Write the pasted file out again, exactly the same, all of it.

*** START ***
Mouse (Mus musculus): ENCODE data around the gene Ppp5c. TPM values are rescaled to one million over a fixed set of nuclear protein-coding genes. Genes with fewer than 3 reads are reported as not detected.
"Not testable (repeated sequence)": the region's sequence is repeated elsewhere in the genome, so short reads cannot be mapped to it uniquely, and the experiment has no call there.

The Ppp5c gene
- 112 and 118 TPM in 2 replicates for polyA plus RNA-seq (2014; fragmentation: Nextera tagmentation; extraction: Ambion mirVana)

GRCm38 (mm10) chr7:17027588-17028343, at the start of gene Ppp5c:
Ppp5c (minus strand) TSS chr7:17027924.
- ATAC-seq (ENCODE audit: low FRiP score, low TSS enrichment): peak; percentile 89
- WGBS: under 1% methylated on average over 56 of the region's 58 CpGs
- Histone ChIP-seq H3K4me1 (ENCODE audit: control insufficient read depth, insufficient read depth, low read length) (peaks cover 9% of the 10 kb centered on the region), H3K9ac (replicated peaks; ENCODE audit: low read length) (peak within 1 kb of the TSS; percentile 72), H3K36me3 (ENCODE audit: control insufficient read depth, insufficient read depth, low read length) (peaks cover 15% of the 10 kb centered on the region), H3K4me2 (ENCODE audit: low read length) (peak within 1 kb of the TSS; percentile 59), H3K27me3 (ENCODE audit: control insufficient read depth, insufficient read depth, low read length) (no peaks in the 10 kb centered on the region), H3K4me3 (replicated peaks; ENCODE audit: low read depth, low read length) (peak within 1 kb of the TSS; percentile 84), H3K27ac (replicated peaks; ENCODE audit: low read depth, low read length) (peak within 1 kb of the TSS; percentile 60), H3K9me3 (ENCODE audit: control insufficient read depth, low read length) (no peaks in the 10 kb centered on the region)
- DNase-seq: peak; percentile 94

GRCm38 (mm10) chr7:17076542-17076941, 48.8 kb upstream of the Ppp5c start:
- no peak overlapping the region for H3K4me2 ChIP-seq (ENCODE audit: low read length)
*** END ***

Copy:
Mouse (Mus musculus): ENCODE data around the gene Ppp5c. TPM values are rescaled to one million over a fixed set of nuclear protein-coding genes. Genes with fewer than 3 reads are reported as not detected.
"Not testable (repeated sequence)": the region's sequence is repeated elsewhere in the genome, so short reads cannot be mapped to it uniquely, and the experiment has no call there.

The Ppp5c gene
- 112 and 118 TPM in 2 replicates for polyA plus RNA-seq (2014; fragmentation: Nextera tagmentation; extraction: Ambion mirVana)

GRCm38 (mm10) chr7:17027588-17028343, at the start of gene Ppp5c:
Ppp5c (minus strand) TSS chr7:17027924.
- ATAC-seq (ENCODE audit: low FRiP score, low TSS enrichment): peak; percentile 89
- WGBS: under 1% methylated on average over 56 of the region's 58 CpGs
- Histone ChIP-seq H3K4me1 (ENCODE audit: control insufficient read depth, insufficient read depth, low read length) (peaks cover 9% of the 10 kb centered on the region), H3K9ac (replicated peaks; ENCODE audit: low read length) (peak within 1 kb of the TSS; percentile 72), H3K36me3 (ENCODE audit: control insufficient read depth, insufficient read depth, low read length) (peaks cover 15% of the 10 kb centered on the region), H3K4me2 (ENCODE audit: low read length) (peak within 1 kb of the TSS; percentile 59), H3K27me3 (ENCODE audit: control insufficient read depth, insufficient read depth, low read length) (no peaks in the 10 kb centered on the region), H3K4me3 (replicated peaks; ENCODE audit: low read depth, low read length) (peak within 1 kb of the TSS; percentile 84), H3K27ac (replicated peaks; ENCODE audit: low read depth, low read length) (peak within 1 kb of the TSS; percentile 60), H3K9me3 (ENCODE audit: control insufficient read depth, low read length) (no peaks in the 10 kb centered on the region)
- DNase-seq: peak; percentile 94

GRCm38 (mm10) chr7:17076542-17076941, 48.8 kb upstream of the Ppp5c start:
- no peak overlapping the region for H3K4me2 ChIP-seq (ENCODE audit: low read length)